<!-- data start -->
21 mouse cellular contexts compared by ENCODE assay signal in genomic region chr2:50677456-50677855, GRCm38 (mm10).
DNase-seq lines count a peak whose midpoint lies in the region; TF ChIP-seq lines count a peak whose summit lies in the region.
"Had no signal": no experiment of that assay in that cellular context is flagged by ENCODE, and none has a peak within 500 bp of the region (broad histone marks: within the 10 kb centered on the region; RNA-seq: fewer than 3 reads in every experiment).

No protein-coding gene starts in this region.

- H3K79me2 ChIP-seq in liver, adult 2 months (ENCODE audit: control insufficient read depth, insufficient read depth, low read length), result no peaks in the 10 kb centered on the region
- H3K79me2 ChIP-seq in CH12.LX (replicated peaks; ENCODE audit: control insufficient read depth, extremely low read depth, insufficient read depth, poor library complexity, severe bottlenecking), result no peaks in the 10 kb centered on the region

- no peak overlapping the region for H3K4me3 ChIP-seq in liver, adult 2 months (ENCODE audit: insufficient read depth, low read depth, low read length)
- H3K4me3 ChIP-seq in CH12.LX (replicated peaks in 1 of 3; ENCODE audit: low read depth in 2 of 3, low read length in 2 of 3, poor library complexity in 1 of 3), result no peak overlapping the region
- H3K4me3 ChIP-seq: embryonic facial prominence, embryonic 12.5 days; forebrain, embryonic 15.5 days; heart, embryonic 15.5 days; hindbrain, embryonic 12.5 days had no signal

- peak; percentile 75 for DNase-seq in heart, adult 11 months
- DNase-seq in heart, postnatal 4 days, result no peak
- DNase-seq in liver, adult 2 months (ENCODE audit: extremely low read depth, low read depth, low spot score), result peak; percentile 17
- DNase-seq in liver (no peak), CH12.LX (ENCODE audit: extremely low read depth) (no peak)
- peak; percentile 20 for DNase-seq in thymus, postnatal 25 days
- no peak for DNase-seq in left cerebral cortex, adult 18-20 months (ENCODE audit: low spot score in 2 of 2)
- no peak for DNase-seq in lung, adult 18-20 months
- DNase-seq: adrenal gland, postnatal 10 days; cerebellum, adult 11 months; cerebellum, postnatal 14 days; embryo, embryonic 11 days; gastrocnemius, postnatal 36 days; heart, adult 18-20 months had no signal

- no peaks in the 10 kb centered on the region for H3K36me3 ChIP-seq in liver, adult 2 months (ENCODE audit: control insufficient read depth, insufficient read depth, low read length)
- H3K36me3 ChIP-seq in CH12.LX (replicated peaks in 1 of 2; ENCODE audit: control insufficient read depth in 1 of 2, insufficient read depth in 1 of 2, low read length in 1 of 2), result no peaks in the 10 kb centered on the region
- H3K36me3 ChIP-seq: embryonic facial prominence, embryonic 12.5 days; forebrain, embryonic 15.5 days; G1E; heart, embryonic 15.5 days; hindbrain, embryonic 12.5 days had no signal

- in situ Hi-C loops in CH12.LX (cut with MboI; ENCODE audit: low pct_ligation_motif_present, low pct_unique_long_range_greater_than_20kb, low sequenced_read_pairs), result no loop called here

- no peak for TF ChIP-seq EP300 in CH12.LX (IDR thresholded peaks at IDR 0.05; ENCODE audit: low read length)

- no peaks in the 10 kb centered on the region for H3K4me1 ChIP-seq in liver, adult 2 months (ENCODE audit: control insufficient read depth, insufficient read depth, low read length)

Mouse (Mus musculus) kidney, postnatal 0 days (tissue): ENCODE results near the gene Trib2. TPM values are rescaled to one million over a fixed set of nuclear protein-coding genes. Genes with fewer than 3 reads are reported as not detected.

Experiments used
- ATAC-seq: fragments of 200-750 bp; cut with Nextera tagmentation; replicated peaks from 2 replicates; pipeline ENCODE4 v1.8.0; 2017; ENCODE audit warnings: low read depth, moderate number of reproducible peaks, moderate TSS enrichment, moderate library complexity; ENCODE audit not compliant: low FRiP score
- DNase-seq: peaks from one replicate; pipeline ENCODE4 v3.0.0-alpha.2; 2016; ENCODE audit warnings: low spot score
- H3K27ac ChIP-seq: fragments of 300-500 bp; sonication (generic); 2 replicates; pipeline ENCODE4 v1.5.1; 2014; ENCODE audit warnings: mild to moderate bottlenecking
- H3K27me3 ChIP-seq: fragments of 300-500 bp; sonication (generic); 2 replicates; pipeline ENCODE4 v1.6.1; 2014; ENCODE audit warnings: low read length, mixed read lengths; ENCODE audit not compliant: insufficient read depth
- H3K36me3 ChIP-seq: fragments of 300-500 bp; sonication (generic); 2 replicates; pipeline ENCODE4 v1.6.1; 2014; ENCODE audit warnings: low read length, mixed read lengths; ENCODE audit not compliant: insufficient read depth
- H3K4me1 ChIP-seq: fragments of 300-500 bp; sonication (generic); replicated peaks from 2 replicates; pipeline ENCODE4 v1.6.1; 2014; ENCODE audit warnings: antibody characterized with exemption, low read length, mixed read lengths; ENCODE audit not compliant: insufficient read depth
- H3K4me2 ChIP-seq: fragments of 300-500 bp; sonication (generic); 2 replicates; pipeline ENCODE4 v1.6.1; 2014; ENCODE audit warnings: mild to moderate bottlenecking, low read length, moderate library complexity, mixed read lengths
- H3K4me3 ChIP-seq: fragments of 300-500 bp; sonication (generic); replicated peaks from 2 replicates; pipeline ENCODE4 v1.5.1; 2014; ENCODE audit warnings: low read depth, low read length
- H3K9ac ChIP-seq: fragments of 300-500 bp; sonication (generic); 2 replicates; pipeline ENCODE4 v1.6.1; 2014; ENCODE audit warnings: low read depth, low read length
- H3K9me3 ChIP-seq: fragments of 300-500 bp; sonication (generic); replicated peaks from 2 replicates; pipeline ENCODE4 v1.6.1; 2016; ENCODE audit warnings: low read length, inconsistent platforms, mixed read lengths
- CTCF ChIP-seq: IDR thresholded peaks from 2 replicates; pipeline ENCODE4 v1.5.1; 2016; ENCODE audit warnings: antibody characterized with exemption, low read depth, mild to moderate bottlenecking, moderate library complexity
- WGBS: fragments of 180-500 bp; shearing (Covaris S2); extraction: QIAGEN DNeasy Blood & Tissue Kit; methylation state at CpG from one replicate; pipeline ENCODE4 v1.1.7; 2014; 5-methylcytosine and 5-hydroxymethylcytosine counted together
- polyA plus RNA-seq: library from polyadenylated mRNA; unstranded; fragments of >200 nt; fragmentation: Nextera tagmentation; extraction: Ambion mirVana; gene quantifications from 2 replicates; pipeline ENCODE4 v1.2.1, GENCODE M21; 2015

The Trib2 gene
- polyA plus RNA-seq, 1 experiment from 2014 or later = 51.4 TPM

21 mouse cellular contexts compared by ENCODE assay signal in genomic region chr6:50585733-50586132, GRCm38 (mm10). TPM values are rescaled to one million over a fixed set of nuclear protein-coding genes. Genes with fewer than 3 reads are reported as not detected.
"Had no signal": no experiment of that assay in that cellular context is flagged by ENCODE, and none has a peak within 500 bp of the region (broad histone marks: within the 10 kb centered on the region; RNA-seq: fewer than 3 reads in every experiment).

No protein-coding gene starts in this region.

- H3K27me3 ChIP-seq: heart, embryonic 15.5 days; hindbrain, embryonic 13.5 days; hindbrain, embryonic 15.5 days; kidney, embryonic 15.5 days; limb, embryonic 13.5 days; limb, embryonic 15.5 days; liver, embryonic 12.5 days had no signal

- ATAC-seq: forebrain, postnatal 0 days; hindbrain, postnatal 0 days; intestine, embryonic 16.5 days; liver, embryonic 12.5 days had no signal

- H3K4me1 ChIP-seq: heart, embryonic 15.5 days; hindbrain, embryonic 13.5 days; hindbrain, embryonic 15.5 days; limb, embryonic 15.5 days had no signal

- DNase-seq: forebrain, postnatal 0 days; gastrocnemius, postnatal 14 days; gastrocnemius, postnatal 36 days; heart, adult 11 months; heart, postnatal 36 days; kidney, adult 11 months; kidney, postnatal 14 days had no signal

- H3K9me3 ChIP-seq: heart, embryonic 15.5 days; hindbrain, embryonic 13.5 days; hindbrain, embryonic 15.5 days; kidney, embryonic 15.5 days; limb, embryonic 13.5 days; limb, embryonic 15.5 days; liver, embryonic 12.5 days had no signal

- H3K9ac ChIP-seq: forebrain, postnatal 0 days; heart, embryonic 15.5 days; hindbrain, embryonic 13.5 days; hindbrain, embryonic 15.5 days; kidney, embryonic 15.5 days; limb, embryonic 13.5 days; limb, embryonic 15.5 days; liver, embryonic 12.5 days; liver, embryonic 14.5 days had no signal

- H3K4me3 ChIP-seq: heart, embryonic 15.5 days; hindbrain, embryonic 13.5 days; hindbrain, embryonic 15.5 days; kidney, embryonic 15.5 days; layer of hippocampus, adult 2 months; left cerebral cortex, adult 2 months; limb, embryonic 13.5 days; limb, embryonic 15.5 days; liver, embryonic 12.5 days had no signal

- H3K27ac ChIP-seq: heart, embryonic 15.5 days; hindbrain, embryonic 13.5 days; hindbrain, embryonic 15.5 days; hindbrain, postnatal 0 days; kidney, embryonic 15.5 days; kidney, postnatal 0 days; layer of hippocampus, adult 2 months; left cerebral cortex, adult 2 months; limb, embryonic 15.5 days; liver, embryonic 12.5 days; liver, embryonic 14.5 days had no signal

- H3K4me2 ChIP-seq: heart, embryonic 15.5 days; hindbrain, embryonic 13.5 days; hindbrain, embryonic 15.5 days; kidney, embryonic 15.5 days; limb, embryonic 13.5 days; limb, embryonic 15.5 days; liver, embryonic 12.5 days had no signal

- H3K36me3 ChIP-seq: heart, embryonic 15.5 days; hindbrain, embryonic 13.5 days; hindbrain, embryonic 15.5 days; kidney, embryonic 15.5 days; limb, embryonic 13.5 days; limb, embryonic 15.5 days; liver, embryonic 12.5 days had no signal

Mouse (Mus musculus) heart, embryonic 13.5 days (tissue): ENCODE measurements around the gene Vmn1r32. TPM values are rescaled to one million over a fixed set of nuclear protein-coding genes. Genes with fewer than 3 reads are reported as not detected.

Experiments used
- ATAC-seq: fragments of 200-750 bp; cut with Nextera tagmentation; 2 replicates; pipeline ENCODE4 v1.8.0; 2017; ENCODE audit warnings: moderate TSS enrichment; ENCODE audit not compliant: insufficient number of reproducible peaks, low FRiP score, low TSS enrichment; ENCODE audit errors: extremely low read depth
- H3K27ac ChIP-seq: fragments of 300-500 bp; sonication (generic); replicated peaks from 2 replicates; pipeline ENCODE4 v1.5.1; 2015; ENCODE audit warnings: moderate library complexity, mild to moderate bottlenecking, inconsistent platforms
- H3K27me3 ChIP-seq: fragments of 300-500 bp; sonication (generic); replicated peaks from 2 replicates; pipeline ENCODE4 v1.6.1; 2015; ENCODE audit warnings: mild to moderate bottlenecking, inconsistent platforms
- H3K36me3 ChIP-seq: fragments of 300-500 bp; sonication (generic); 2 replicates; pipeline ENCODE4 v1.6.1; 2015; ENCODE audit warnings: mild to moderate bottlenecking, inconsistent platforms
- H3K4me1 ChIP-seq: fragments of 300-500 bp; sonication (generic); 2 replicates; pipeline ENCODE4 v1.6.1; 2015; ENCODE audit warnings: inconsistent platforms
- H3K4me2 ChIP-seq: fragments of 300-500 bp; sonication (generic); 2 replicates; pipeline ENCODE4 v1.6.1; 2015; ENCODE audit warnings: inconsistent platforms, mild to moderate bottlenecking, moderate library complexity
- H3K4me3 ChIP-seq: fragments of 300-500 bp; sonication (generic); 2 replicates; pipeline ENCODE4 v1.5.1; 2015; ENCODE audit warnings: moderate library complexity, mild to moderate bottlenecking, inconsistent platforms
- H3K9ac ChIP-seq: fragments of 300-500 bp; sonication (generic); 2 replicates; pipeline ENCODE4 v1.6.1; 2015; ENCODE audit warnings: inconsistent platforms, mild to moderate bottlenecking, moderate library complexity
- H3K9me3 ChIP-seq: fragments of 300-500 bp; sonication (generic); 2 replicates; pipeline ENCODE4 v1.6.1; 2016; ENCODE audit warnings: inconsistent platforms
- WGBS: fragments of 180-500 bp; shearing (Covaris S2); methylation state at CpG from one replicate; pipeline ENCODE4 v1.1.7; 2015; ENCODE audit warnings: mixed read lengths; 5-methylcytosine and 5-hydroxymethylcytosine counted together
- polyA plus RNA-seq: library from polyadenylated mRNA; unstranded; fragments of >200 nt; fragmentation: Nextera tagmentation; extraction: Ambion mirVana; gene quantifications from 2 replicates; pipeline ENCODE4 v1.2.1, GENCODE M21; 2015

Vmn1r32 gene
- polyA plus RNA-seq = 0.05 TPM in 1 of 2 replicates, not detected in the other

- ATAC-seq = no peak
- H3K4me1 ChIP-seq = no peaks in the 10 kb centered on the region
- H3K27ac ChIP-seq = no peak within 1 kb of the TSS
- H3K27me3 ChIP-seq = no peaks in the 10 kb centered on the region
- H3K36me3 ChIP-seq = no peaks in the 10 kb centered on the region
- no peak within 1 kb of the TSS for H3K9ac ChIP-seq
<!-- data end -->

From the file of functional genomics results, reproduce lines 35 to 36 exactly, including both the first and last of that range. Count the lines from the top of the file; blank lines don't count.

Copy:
- H3K9me3 ChIP-seq: fragments of 300-500 bp; sonication (generic); replicated peaks from 2 replicates; pipeline ENCODE4 v1.6.1; 2016; ENCODE audit warnings: low read length, inconsistent platforms, mixed read lengths
- CTCF ChIP-seq: IDR thresholded peaks from 2 replicates; pipeline ENCODE4 v1.5.1; 2016; ENCODE audit warnings: antibody characterized with exemption, low read depth, mild to moderate bottlenecking, moderate library complexity